gtalk(1) GNU talk client


gtalk --version
gtalk --help
gtalk --copyright
gtalk --test [--verbose]+
gtalk --subprocess [--verbose]+
gtalk --reply
gtalk [--curses] user@host [tty]
gtalk --auto-answer
gtalk --defaultroute addr


gtalk is a program which can be used with up to three different interfaces. The socket interface works under the emacs editor, thus the name gtalk, but it also works with it's own curses interface, as well as a Xt (athena) interface.

Gtalk is compatible with the talk protocols found on SunOS as well as the BSD protocol "ntalk". In addition, gtalk can run with the gtalkd extensions, allowing the ability to REPLY as well as interpret LOOK_HERE responses to announcements. Lastly, gtalk can access the ringer protocol and automatically answer any incomming calls without any intervention.

--auto-answer, -a
Start gtalk in auto-answer mode by installing a ringer file. --copyright, -C Display copyright information.
--curses, -c
Start in curses mode. If the Xt interface is not installed, this is the default.
--defaultroute, -d
Set the default return route for outbound UDP requests. If you use dynamic IP, you can write a script that will find what your IP address is, and pass that to gtalk w/ the -d parameter. Don't worry about talking to someone on your computer, as the local machine is always exempt from the filter.
--help, -h, -?
Display a useful help message
--no-init-file, -q
Start without readin in the initialization file .gtalkrc
--test, -t
Run the built in protocol test which will test most facets of the GNU talk and ringer protocols, BSD talk protocol, SunOS talk protocol, plus GNU simulation of the BSD and SunOS protocols. Some setup may be needed in the file ~/ to get this to be successful.
--reply, -r
Automatically query the local talk daemon to learn who most recently made a talk request for you, and automatically connect to them.
--subprocess, -s
Run gtalk in socket mode. Used under emacs for the emacs interface. Is also useful for playing around with the talk protocol to see what different messages do if the binary is compiled correctly.
--verbose, -v
Print extra information while running. This feature is automatically disabled in Curses mode, but works under the Xt interface, and in the Socket interface. Multiple occurances of --verbose increases the amount of output.
Prints the current version of gtalk.


Please reference the GTALK info page, as that will be more up to date than this man page.


Gtalk, when running under the Athena widget set, has the following modifiable X resources. These resources are associated with various widgets used to create the Xt interface.
Gtalk* .background, .foreground, etc
Basic application name, followed by one of the typical resources.
Top level pane widget.
This is a Box widget which holds the menu. The menu buttons are all named the same as the label which is on them.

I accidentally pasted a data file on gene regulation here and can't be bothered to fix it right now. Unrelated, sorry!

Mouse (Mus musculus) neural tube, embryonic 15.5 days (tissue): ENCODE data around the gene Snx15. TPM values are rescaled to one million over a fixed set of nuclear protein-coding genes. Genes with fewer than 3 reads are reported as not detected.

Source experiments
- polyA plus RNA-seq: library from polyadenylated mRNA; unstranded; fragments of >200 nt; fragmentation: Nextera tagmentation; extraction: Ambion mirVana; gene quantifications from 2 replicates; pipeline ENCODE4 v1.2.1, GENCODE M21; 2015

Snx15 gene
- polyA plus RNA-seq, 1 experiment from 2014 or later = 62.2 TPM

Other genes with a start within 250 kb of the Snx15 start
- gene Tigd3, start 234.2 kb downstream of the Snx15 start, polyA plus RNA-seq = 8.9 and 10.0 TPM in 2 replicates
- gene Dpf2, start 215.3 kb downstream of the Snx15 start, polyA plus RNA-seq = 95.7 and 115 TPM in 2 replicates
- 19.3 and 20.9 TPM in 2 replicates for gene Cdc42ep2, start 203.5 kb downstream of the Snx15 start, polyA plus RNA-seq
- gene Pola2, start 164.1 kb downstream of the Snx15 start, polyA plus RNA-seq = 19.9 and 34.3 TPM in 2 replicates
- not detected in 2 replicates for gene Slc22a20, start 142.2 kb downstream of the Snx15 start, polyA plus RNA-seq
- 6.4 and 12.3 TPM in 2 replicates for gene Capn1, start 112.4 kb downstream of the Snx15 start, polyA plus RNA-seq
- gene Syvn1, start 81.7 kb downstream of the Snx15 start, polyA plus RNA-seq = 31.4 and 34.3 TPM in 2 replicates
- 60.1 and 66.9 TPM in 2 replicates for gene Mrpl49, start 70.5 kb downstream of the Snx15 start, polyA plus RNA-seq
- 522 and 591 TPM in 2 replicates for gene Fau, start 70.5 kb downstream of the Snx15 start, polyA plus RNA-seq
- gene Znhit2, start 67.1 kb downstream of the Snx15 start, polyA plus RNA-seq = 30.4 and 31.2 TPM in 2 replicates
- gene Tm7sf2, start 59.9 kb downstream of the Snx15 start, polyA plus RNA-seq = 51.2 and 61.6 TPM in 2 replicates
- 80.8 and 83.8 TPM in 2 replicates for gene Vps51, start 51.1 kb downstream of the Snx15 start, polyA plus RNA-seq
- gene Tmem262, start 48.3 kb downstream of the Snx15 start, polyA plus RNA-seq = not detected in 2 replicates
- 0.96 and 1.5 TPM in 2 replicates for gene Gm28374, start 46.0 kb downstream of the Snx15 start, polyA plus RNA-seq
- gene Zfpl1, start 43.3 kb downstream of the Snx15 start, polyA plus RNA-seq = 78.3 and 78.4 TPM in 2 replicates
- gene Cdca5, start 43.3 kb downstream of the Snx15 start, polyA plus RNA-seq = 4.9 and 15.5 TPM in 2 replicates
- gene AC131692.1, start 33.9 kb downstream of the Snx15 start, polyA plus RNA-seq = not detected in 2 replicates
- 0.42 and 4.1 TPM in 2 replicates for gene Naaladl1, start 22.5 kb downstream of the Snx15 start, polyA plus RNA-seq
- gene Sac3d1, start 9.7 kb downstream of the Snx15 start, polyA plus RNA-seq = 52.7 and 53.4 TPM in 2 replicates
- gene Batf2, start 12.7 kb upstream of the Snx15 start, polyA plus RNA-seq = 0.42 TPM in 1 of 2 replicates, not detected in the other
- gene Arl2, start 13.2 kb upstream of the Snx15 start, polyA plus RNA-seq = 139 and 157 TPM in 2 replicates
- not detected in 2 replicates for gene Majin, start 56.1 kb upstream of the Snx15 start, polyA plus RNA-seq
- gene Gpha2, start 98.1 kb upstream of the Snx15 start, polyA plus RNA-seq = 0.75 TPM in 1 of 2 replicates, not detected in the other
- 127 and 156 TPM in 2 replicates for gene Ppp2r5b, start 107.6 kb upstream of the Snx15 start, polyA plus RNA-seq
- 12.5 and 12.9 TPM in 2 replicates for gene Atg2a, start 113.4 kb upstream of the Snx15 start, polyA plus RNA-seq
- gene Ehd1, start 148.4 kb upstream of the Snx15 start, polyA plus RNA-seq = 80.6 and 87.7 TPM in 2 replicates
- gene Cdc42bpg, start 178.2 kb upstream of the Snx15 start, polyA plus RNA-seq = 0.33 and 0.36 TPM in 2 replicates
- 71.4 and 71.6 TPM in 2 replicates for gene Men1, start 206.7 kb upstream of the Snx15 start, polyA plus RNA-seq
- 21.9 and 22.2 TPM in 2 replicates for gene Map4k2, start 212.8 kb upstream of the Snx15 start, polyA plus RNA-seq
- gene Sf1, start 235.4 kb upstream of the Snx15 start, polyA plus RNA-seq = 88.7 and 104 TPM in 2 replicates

This pane holds sub-panes which each individually hold the Text widget, and label associated with each user window.
This is the equivalent of a minibuffer in emacs.
This pane holds the text and label assocaited with the local user.
This pane holds the text and label assiciated with "username". This lets you give different users different colors!
This is a text widget found in specified pane.
This is the label showing user details.


This file contains information relating names socket/service information to names. It is used to determine the "[n]talk" socket when contacting a talk daemon.
System level gtalk initialization file. Contains valid gtalk commands and settings.
User gtalk initialization file. Contains valid gtalk commands and settings. See info file for extended commands.
System level host description file. Defines host names, and the talk daemon version assocaited with each.
Local version of the HOSTS file. Contains a user's personal list of host names and associated talk versions.
Contains a substitute for ~/
This is the "ringer" file which gtalkd reads. it holds a definition of a UDP socket address in host byte order. Gtalkd then sends the announcement to this socket instead of to the terminal associated with the user. If the definition in this file describes a host other than the one the talk daemon is on (a common occurance in a network which uses NFS heavilly), then a LOOK_HERE message is returned.
This is a filter file used by gtalkd to determine whether to announce to you or not. In it you can specify patterns of denial. See gtalkd(8) for details.
This variable describes an X display gtalk will attempt to use when initializing the Xt interface.
The PWD is referenced in the standard way to access your preferred finger name (long name) which is displayed and transferred between GNU clients.


Eric M Ludlam <[email protected]>


Currently there is no verification associated with some connections. This could result in unusual behavior durring high traffic. Report bugs to <[email protected]>.


Copyright © 1995, 1996 Eric M. Ludlam

Copyright © 1997 Free Software Foundation


The newest version of gtalk can be found within the gtalk distribution. As of the writing of this manual, it can be found on*.tar.gz